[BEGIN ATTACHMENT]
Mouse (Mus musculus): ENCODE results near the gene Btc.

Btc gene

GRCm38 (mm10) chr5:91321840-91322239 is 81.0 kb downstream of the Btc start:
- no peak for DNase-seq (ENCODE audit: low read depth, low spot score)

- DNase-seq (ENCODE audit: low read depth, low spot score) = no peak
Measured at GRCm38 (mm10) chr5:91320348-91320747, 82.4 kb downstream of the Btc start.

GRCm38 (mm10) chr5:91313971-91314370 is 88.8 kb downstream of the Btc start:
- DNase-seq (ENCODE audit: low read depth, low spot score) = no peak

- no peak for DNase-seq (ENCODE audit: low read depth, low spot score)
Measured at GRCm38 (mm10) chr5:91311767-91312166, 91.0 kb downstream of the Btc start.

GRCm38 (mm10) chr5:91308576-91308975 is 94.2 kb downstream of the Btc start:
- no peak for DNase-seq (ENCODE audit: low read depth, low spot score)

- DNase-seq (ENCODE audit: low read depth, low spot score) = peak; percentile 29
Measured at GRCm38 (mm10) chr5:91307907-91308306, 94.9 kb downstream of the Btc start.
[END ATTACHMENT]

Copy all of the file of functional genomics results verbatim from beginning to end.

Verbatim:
Mouse (Mus musculus): ENCODE results near the gene Btc.

Btc gene

GRCm38 (mm10) chr5:91321840-91322239 is 81.0 kb downstream of the Btc start:
- no peak for DNase-seq (ENCODE audit: low read depth, low spot score)

- DNase-seq (ENCODE audit: low read depth, low spot score) = no peak
Measured at GRCm38 (mm10) chr5:91320348-91320747, 82.4 kb downstream of the Btc start.

GRCm38 (mm10) chr5:91313971-91314370 is 88.8 kb downstream of the Btc start:
- DNase-seq (ENCODE audit: low read depth, low spot score) = no peak

- no peak for DNase-seq (ENCODE audit: low read depth, low spot score)
Measured at GRCm38 (mm10) chr5:91311767-91312166, 91.0 kb downstream of the Btc start.

GRCm38 (mm10) chr5:91308576-91308975 is 94.2 kb downstream of the Btc start:
- no peak for DNase-seq (ENCODE audit: low read depth, low spot score)

- DNase-seq (ENCODE audit: low read depth, low spot score) = peak; percentile 29
Measured at GRCm38 (mm10) chr5:91307907-91308306, 94.9 kb downstream of the Btc start.